Efficient quantum computing between remote qubits in linear nearest neighbor architectures

Efficient quantum computing between remote qubits in linear nearest neighbor architectures We propose a new scheme for implementing gate operations between remote qubits in linear nearest neighbor (LNN) architectures, one that does not require qubits to be adjacent to each other in order to perform a gate operation between them. The key feature of our scheme is a new two-control, one-target controlled-unitary gate operation, which we refer to as the C2(−I) gate. The gate operation can be implemented easily in a single step, requiring only a single control parameter of the system Hamiltonian. Using the C2(−I) gate, we show how to implement CNOT gate operations between remote qubits that do not have any direct coupling between them, along an LNN array. Since this is achieved without requiring swap operations or additional ancilla qubits in the circuit, the quantum cost of our circuit can be more than 50 % lower than those using conventional swap methods. All CNOT gate operations between remote qubits can be achieved with fidelity greater than 99.5 %. http://www.deepdyve.com/assets/images/DeepDyve-Logo-lg.png Quantum Information Processing Springer Journals

Efficient quantum computing between remote qubits in linear nearest neighbor architectures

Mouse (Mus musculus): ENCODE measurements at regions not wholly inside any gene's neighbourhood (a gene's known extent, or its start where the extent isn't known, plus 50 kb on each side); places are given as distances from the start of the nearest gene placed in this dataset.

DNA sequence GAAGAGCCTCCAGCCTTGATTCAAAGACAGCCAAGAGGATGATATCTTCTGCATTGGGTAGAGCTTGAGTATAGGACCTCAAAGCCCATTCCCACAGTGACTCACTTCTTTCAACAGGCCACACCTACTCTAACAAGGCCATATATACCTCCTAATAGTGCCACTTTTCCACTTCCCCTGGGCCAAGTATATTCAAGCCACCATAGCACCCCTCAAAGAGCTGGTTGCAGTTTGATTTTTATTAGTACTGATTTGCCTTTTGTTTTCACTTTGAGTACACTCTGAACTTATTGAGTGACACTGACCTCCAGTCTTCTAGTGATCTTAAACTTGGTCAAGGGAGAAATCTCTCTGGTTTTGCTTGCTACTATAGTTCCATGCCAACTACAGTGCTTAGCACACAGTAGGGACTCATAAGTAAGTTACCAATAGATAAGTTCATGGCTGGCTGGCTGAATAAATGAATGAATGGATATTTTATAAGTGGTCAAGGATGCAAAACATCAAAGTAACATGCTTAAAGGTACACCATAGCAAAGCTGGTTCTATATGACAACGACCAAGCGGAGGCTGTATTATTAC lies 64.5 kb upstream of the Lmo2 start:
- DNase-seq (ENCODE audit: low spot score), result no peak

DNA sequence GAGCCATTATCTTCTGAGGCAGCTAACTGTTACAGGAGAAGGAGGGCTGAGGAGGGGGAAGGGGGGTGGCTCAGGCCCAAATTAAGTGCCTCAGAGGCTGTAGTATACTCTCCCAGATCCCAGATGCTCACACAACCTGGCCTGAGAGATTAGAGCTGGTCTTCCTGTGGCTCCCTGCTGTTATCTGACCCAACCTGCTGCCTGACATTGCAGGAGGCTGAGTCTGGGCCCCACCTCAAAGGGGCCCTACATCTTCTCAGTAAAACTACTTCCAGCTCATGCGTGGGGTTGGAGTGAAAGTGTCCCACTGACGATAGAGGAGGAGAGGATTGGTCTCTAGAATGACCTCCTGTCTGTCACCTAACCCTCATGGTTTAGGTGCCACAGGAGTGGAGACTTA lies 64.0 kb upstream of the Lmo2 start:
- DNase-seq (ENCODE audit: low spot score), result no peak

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Publisher
Springer Journals
Copyright
Copyright © 2012 by Springer Science+Business Media, LLC
Subject
Physics; Quantum Information Technology, Spintronics; Quantum Computing; Data Structures, Cryptology and Information Theory; Quantum Physics; Mathematical Physics
ISSN
1570-0755
eISSN
1573-1332
D.O.I.
10.1007/s11128-012-0485-5
Publisher site
See Article on Publisher Site

Abstract

We propose a new scheme for implementing gate operations between remote qubits in linear nearest neighbor (LNN) architectures, one that does not require qubits to be adjacent to each other in order to perform a gate operation between them. The key feature of our scheme is a new two-control, one-target controlled-unitary gate operation, which we refer to as the C2(−I) gate. The gate operation can be implemented easily in a single step, requiring only a single control parameter of the system Hamiltonian. Using the C2(−I) gate, we show how to implement CNOT gate operations between remote qubits that do not have any direct coupling between them, along an LNN array. Since this is achieved without requiring swap operations or additional ancilla qubits in the circuit, the quantum cost of our circuit can be more than 50 % lower than those using conventional swap methods. All CNOT gate operations between remote qubits can be achieved with fidelity greater than 99.5 %.

Journal

Quantum Information ProcessingSpringer Journals

Published: Sep 22, 2012

References

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